America isn't working. The grim reality of today's economy is that 23 million people who want to work cannot get a job. That's an astounding number. We won World War II with fewer people: A total of 16 million Americans served in the U.S. Armed Forces. Think what they accomplished, and what might be achieved by the modern army of the unemployed—7 million more than the WWII personnel in the Army, Navy, Air Force, Marines, and Coast Guard.
Put it another way. More men and women are out of work in the United States than the entire population of Australia, and more than the populations of 150 other countries. It is shameful, an insult to the millions and to the very ideal of America. And that is just for starters.
Nearly 5 million of the new army have been idle for six months or more, 3 million, for more than a year. That's a level of long-term unemployment that has not been seen since the Great Depression, and we thought we'd learned so much from that terrible experience, which wasted too many lives.
The way the unemployment figures get headlined has given the impression, month after month, that such bad old days are behind us. We look back on October 2009, when the official jobless rate hit a peak of 10 percent, and take comfort from the fact that in three years the rate has fallen 2.2 points to 7.8 percent. Where's the cloud to this silver lining? It lies in the fact that the decline in the rate does not reflect an increase in the number of jobs in America. It is because the percentage of working-age people who are in the labor force, either employed or looking for work, has fallen. Most of the drop-outs have surely been discouraged by the search, filling in form after form, knocking on door after door. So the "labor force participation rate" reflects this with a fall from 65.7 percent in June 2009 to a historically low 63.6 percent today. Without that decline, the jobless rate would be just a shade under 10 percent today.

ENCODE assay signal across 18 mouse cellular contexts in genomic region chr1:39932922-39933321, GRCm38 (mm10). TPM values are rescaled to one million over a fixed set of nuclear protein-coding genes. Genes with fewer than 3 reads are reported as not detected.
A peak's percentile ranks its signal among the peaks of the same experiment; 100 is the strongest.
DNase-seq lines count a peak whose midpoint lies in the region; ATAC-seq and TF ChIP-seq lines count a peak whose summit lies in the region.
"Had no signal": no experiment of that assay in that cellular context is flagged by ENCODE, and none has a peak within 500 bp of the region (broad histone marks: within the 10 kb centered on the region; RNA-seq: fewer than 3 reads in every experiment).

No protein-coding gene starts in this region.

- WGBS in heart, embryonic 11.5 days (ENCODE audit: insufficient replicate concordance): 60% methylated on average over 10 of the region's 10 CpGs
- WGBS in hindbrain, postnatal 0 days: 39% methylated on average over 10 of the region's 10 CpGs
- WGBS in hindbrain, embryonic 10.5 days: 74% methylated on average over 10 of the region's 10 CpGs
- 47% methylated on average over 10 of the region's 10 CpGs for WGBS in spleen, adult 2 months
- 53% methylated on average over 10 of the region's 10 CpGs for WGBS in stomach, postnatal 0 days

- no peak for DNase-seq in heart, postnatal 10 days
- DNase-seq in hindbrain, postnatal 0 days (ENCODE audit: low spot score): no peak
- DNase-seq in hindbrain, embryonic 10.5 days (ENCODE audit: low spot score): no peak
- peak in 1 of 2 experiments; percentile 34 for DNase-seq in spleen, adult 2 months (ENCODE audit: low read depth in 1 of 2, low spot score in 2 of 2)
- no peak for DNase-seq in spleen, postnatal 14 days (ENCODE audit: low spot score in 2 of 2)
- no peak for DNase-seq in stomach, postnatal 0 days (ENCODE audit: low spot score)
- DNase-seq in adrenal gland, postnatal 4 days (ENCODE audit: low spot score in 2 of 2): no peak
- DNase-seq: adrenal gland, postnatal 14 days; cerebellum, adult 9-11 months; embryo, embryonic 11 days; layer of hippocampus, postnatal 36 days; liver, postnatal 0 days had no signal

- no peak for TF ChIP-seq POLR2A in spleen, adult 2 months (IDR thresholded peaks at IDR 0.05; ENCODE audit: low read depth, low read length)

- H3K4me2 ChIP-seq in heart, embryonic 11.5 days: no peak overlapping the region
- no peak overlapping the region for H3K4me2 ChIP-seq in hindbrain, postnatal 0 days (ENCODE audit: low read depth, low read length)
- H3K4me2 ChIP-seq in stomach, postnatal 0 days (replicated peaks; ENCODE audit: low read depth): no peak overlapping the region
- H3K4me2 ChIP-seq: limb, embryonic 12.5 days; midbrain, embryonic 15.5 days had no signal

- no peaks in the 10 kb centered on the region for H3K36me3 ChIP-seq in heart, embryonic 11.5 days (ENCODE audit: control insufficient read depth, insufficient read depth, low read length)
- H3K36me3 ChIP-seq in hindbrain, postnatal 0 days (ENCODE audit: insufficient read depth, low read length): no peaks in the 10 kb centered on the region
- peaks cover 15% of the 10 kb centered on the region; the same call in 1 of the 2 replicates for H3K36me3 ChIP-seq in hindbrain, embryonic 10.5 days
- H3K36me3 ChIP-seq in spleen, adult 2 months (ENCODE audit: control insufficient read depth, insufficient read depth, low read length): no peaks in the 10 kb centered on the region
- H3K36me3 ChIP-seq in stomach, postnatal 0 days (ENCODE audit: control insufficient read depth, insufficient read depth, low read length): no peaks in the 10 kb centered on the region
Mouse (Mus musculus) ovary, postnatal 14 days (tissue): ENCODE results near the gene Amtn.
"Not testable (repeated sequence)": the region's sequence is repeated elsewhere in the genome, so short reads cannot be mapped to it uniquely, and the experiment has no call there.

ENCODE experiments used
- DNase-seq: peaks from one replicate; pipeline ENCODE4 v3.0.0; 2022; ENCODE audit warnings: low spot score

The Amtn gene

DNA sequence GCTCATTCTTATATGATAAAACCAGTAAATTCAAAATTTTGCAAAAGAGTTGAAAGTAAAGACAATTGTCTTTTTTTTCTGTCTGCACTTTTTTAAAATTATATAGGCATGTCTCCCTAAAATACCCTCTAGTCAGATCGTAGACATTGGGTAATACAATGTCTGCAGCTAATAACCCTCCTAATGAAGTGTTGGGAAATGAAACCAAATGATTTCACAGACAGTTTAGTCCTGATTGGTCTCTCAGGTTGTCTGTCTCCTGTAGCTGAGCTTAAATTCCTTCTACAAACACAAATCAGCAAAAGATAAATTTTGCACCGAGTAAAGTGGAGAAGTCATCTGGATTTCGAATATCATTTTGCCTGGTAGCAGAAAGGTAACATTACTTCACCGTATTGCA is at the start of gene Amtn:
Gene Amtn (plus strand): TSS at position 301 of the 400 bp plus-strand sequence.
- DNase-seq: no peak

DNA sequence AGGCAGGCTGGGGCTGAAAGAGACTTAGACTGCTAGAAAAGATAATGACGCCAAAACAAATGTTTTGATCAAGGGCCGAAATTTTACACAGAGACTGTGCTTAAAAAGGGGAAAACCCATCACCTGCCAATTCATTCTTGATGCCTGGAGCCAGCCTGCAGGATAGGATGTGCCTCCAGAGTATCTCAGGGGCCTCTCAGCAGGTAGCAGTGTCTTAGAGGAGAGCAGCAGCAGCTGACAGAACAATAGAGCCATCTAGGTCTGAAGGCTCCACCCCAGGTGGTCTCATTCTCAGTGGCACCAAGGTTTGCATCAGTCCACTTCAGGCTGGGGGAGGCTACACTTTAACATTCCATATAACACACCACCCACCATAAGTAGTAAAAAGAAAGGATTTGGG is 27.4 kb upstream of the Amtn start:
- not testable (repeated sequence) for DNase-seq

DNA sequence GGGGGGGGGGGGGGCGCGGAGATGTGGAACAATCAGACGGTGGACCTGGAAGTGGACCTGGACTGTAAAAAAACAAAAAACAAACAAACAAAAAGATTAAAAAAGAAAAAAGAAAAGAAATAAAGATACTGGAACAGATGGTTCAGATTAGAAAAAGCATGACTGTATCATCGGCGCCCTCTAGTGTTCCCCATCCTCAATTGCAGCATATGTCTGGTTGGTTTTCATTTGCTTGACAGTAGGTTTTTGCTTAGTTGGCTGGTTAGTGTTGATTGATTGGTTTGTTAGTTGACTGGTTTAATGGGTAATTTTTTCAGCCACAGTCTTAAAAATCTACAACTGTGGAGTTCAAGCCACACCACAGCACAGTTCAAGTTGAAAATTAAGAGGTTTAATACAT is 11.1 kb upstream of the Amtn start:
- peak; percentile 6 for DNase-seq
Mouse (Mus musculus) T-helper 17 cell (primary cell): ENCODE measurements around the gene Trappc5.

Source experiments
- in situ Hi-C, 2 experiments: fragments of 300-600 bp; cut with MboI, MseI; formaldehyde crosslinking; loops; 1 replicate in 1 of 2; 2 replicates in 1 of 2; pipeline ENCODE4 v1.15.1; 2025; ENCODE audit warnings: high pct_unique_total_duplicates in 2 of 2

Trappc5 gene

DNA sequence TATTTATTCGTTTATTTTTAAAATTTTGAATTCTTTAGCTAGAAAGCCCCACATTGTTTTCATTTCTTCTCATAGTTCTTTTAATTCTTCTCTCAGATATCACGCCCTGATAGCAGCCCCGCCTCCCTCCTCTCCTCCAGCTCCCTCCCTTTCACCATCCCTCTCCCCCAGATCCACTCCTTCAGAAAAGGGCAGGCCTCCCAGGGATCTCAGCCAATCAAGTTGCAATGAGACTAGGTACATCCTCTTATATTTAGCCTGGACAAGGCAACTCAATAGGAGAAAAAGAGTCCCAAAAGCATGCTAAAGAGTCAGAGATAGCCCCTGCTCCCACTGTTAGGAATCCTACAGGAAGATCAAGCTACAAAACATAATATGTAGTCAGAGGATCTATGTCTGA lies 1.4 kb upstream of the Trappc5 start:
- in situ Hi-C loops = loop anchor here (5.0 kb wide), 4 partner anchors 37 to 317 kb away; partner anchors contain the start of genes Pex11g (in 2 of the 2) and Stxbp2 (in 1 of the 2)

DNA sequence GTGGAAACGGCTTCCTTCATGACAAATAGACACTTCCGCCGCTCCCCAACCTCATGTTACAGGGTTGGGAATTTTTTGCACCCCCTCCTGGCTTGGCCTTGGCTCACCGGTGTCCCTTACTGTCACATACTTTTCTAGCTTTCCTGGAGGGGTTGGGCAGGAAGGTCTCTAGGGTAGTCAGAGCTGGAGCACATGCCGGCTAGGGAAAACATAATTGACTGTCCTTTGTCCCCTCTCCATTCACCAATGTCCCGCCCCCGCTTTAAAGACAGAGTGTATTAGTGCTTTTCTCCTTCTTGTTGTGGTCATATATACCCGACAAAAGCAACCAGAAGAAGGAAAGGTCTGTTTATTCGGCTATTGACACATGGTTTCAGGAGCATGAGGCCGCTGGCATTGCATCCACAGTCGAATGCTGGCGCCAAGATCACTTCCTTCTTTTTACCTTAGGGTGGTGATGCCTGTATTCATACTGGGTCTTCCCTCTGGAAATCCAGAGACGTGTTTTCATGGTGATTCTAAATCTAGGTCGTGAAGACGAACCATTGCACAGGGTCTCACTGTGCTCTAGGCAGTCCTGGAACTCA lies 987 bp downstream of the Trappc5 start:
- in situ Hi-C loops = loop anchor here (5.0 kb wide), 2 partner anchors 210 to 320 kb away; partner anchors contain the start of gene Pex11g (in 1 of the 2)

In the 36 months after the rate of unemployment peaked in 2009, about 4.7 million non-farm payroll jobs have emerged, an increase in total employment of about 4.4 percent. But contrast this to the 9.1 million jobs gained in the 36 months after the December 1982 peak in joblessness, when the economy and the population and the number of workers were much smaller. The significance is that the gain in the '80s was 12.5 percent. The average job creation these days is about 155,000 per month, well below the 272,000 we would need to get the jobless rate down from the current 7.8 percent to 6.5 percent by the end of the year.
What we have become good at is creating more part-time jobs. Many of the part-timers are in low-wage jobs, and manufacturing jobs have been replaced by new jobs in healthcare, warehousing, and retail that often don't allow workers to rack up enough hours to earn healthcare benefits, let alone break out of poverty. (And Obamacare makes it costly for a small business to take on more than 50 people.) Eight million workers are stuck in part-time jobs because their hours were cut back or they were unable to find full-time positions. Low-wage occupations have grown nearly three times as fast as mid-wage and higher-wage occupations, according to a recent study by the National Employment Law Project. These days employers are less willing to provide full-time jobs, since part-time work allows them to reduce costs through diminished benefit packages or none at all. Not to mention that those in part-time jobs lose training opportunities and thus limit their future.
According to the Bureau of Labor Statistics, the most rapidly growing job sectors are in healthcare, social assistance, and retail, industries that are noted for low-wage and precarious work. In the retail sector, employers need an on-call workforce that they can hire when demand is high and disband when business is slower. American retailers have gone from a ratio of over 70 percent full-time workers to at least 70 percent part-time. It is hard to believe that after the 20th-century labor struggles to achieve a 40-hour workweek, the 21st-century struggle is a fight for enough working hours to make a living.